Brora 34 yo 1970/2004 (56.9%, Douglas Laing ‘Platinum Selection’, 157 bottles)

Brora 34 yo 1970/2004 (56.9%, Douglas Laing ‘Platinum Selection’, 157 bottles)
Colour: gold. Nose: a perfect triumvirate of olive oil, tar and seawater. Beyond that there’s this rather wonderful unfolding waxiness - citronella candles - sandalwood, putty and a sort of mint flavoured cough medicine. Gorse, beach pebbles, driftwood, acrylic paints and an increasingly prominent honeyed quality, like some kind of very old, salty mead. These 1970s are really quite distinct and separate from the 1972s I think. With water: more specifically towards brine and olive oil now, also preserved lemons, canvass, mustard powder and salted almonds. Greater subtlety, complexity and depth with reduction. Also more herbal but dried herbs such as rosemary, thyme and sage. Some impressions of moorland with things like heather flowers, gorse, bog cotton and an ethereal peaty quality. Mouth: remarkably elegant and gentle arrival, the power of the alcohol is there but wonderfully restrained by the age. And everything is stilling in perfect harmony with the wood which is pitch perfect here. Again this sense of honey, wax, smoke, seawater, petrol and lightly tarry notes. A few more farmyard attributes on the palate and also a sharper acidity and a more punchy herbal presence. With water: gains a superbly vivid fattiness. Honey, creosote, natural tar liqueur, smoked olive oil, tapenades, lemon wax, salted pistachio nuts and some rather thick mineral oil. Harmoniously complex and elegant now with many soft, fragrant, rather herbal smoky qualities. Herbal teas, roots, crushed seashells, medical embrocations and plaster. Finish: long, resinous smokiness, mead, tar, matcha, a rather petrolic minerality and a fantastically syrupy, mustardy peatiness. Comments: For me, I think of these 1970 bottlings as being more like a peated version of old Clynelish, whereas I feel the 1972s are more singular and express a more individualistic style which stands truly apart. This one was totally brilliant. Deeply complex and with a compellingly retrained power. I’d also add that it remains stunningly fresh for the age.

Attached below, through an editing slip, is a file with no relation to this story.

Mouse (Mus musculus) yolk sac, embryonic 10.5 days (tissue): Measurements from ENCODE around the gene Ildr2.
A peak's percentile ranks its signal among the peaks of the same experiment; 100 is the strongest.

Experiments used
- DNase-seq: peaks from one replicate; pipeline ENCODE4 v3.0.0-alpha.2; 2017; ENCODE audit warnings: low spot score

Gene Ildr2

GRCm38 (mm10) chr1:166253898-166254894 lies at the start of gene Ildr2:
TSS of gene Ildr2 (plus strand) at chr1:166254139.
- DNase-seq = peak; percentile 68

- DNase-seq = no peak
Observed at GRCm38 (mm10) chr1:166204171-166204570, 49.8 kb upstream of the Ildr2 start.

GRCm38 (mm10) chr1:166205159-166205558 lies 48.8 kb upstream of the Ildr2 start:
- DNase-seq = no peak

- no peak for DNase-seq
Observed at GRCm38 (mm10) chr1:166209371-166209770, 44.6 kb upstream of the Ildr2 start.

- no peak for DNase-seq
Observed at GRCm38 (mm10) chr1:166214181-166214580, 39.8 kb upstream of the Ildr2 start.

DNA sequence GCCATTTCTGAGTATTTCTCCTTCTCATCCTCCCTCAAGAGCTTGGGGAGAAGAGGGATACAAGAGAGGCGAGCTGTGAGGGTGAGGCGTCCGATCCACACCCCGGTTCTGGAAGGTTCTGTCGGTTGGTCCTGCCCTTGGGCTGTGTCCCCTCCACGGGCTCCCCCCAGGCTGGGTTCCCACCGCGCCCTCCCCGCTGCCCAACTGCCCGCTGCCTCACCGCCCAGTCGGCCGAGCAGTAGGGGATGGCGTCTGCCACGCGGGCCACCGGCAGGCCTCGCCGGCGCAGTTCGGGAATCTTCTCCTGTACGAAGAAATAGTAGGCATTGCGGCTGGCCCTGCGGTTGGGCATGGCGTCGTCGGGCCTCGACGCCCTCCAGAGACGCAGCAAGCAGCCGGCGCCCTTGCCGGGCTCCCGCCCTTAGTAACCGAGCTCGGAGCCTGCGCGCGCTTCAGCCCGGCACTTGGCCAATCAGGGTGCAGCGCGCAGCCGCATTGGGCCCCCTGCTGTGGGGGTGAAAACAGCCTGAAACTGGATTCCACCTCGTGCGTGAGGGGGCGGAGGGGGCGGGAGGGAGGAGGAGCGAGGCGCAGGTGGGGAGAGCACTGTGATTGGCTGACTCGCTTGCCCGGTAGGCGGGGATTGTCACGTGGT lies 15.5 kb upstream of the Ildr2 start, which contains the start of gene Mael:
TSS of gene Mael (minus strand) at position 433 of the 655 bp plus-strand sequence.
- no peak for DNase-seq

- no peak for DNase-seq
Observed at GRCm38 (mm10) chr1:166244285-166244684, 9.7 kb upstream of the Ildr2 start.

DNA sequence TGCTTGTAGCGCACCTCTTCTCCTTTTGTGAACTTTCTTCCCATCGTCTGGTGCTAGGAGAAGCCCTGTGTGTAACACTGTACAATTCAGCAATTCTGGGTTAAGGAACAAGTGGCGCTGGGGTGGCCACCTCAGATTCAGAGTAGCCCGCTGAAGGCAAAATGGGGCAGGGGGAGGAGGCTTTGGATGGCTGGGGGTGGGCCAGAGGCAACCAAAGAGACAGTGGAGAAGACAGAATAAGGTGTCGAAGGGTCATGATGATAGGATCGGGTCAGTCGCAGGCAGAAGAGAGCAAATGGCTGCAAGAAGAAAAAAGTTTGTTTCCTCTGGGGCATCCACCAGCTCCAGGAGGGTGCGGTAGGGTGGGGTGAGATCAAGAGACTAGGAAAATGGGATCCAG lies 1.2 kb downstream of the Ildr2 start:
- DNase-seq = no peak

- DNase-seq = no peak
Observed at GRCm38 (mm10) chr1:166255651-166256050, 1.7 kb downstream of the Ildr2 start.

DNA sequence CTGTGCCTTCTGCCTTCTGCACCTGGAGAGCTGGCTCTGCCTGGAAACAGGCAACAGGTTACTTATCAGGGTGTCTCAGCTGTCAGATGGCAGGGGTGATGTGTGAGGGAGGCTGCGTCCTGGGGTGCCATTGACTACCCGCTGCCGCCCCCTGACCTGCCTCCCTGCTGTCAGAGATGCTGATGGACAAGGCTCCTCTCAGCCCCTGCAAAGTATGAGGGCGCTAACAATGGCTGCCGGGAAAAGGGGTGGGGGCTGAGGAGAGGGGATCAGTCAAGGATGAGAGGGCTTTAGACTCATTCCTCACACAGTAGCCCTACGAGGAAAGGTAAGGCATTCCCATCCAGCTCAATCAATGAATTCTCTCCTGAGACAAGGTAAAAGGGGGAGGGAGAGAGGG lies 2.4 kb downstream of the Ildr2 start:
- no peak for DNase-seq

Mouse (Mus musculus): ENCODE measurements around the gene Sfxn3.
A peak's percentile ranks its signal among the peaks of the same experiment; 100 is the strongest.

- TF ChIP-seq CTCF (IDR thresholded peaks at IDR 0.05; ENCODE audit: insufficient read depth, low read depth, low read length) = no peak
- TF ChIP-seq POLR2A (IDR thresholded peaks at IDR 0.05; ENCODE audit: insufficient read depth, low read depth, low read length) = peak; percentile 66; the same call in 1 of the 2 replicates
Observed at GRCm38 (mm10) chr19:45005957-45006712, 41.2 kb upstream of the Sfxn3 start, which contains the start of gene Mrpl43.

SGP: 466 - 93 points. 



Clynelish 12 yo (56.9%, OB for Edward & Edward, rotation 1969)

Clynelish 12 yo (56.9%, OB for Edward & Edward, rotation 1969)
No prevarication required. Colour: white wine. Nose: the purest expression of this style. Which is to say hyper clean and powerful notes of wet chalk, linens, dry waxes, soot, fabrics, petrol and punchy, taut minerals. Struck flints, white flowers, toolboxes, drops of iodine, other background medical tinctures and crushed aspirin. Feels very ‘white’ if you see what I mean? Quite simply, this is a whisky extra ordinary power, control, depth and character. With water: more coastal, more salty, more pushily medical and even more on pure petrol and dried furniture wax. Mouth: it just oozes charisma straight away! Waxy petroleum, steel wool, herbal cough medicines, dried herbs, some spoonfuls of pure seawater, more chalky and aspirin notes, hessian sack cloth, lamp oil and things like miso and umami broth. One of these whiskies that takes total control and leaves you little choice but to follow. With water: totally stellar! Immensely wide, fatty, profoundly deep and heart-stompingly complex. The thickness of the texture is profound and you find yourself having to chew your way through it. Like a handful of gloop from the inside of the low wines and feints receiver! Some touches of caraway, paraffin, roast root vegetables, raw grist and herbal mouthwash! Finish: endless, more lemony, more medical, slightly sootier and more cereal. Like rinsing your mouth with wax dissolved in kerosene! Some salted butter, freshly chopped herbs now and anthracite embers. Leaves you glowing! Comments: I tried to keep it short and to the point. I promise. Anyway, a masterpiece, as well you know by now (although, contrary to some other pals, I think the 1971 rotation is the equal of this one.) 
SGP: 473 - 95 points. 



Big hugs to Edward, KC and Mark!